Talk about jumping to conclusions! First, this doctor is bafflingly ignorant of basic ontology. Science is not something that man invented. It is something he discovered. The difference is crucial, for the correct use of the word destroys his argument out of the gate. Science is nothing more and nothing less than the description of how we learn about the material universe. It is like logic in this sense. Man did not invent logic. He identified it.

I know... Someone's going to say, "But you're just saying that. You're not justifying it."

I am justifying it, but you're not seeing it because you don't understand what I said a minute ago about axiomatic truth. Since axioms must be true -- because there's no other alternative -- science must be the only way to gain knowledge of the material universe. Science follows from axioms. That is, deductive logic follows from axioms, and the process of science is nothing more and nothing less than using deductive truth applied to empirical observations.

Consider an experiment in which a scientist studies a particular species of bird, attempting to discover its place in the phylogenic tree. He takes a random sample of all of the known populations of the bird, and takes DNA samples from each. According to the laws of probability (deductive!!) the chances that a false conclusion will be derived (assuming that his protocols are correct and his math accurate) are 1:10^10. This is very certain, indeed, but he will not be the only scientist examining his work. Hundreds of scientists from his discipline, and probably from other related ones, will pore over his work, searching for errors. Many of them will attempt to reproduce the same results by running the exact same test. If two tests come up with a 1:10^10 probability of being in error, how dense do you have to be to realize that science has discovered an objective truth?

Again, it is deductively true that given a number of alternatives, if we eliminate all but one, the one that is left must be true. Science is the practice of trying to achieve this state. Granted, it doesn't always achieve such a happy state, but often it does. When it does not, it is not grasping in the dark. It is making its best educated guess based on all the available data. This guess has a statistical probability of being correct, even taking into account the possibility of incomplete data.

The antagonism between science and Scripture historically came to a head in the question of origins. The Christian asserts that the world is conducive to the scientific task precisely because God created it that way. (And this creation is revealed to be "nature," a completed work of God not subject to the continuing progressive development posited by evolutionary theory). Even within the Christian community, remnants of this bitter confrontation are still evident in the dispute between those who hold to a "mature" (completed) creation, and those well-meaning scientists and theologians who would accommodate to the "science-in-vogue" by holding to "theistic evolution." Yet, it must be remembered, the non-Christian naturalistic scientist considers the "fact" of evolution as the supreme case against the Bible.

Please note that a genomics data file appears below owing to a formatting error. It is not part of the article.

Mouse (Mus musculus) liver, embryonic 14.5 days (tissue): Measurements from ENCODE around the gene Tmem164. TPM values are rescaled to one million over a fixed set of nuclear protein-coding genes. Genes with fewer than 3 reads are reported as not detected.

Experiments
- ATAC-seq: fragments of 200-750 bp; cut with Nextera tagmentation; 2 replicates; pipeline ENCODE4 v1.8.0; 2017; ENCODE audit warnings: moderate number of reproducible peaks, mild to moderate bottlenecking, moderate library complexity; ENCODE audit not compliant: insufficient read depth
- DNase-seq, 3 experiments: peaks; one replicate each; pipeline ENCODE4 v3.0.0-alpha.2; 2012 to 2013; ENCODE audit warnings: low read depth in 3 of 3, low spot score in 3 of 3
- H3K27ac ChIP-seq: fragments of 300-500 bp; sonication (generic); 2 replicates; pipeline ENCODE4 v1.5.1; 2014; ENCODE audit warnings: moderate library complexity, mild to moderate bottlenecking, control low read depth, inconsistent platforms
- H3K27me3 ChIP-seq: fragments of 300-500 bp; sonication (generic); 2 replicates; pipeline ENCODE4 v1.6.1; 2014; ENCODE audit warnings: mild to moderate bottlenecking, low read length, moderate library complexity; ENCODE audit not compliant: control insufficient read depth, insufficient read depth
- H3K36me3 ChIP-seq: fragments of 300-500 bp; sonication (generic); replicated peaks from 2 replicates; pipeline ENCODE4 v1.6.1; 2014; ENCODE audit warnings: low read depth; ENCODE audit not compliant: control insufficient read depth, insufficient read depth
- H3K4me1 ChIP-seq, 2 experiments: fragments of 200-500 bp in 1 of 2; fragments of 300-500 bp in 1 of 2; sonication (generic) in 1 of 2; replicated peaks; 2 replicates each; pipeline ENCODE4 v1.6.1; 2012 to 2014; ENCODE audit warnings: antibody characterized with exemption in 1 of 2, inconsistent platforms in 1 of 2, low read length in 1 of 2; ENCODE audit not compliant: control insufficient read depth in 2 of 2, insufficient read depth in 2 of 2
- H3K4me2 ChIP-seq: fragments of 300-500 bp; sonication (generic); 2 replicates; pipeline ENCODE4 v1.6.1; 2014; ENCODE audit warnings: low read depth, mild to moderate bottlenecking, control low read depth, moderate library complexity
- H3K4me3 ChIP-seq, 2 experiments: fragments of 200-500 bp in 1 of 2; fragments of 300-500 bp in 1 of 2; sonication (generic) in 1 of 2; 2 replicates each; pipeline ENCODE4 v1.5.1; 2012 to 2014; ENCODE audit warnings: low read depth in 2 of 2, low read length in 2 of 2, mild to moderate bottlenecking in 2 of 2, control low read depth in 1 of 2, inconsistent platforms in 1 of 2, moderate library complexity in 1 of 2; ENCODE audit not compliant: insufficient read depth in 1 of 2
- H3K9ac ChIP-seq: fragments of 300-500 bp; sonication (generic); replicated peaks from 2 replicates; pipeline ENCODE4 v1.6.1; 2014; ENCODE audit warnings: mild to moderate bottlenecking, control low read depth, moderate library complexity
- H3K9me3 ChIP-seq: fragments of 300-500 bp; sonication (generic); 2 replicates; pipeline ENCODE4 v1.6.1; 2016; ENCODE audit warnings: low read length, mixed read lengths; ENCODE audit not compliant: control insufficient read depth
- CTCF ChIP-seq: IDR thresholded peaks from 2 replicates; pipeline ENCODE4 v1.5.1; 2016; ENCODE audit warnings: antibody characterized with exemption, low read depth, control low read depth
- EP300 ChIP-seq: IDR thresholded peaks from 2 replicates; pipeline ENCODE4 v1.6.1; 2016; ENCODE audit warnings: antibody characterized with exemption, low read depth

Wow. As usual, I'm feeling very let down by this so-called "Master Debater." Any second now, he's going to assert that even though the OVERWHELMING PROBABILITY is that science is true, his unproven claim about an undefined being who, in some undefined way, did everything that science has explained, only in a different way... one that defies scientific explanation... is true.

Despite the enthusiasms of modern science in pursuing study and research on the "origin of life," it must be recognized that all questions of origins fall outside the realm of empirical science! The methodology of science is simply not equipped to deal with events that are neither recurring or repeatable under experimental control. In the matter of origins, where the scientist can neither observe nor experiment, one is left to depend either on guesswork speculation or infallible revelation. The choice should be simple; for the Christian, it is.

Right.

Science is wrong because there's an outside chance that it might be. Christianity is right because... um...

For a doctor, this guy knows very little about science. The whole reason that science requires years of schooling is that it usually requires more knowledge than what the naked eye can provide. Apparently, Dr. Bahnsen would have us believe that anything which cannot be directly observed is completely unknown. That being the case, I would encourage him to never take an antibiotic when he is sick, for antibiotics are designed through the manipulation of genes, which, I'm afraid, are far too small to see with the naked eye.

If Dr. Bahnsen is willing to admit that antibiotics work, I will hold him to the admission that the same process of inference which allows us to create the medicine that keeps him alive through a staph infection also allows us to be equally certain about the common descent of all life on earth.

Naturalistic science will usually retort that examination of present materials and processes enables us to extrapolate backwards so as to determine what must have occurred. But here again, forsaking his own basic methods, the scientist is speculating (not observing) on the course of historical development; he assumes (but cannot show experimentally) that not only is nature uniform now but always has been, that processes seen today have always worked as they do now. (The "theistic evolutionist" likewise assumes that today's processes must be basically similar to God's creative activities. This, in effect, is to say that creation was "immature," that God did not finish his creative work at a point in the past.) To pretend to answer questions about origins by extrapolating the observable present into the unobservable past is to reason in a circle; it is to forsake the proper descriptive role of science and to make it an arbitrary determiner of the past instead.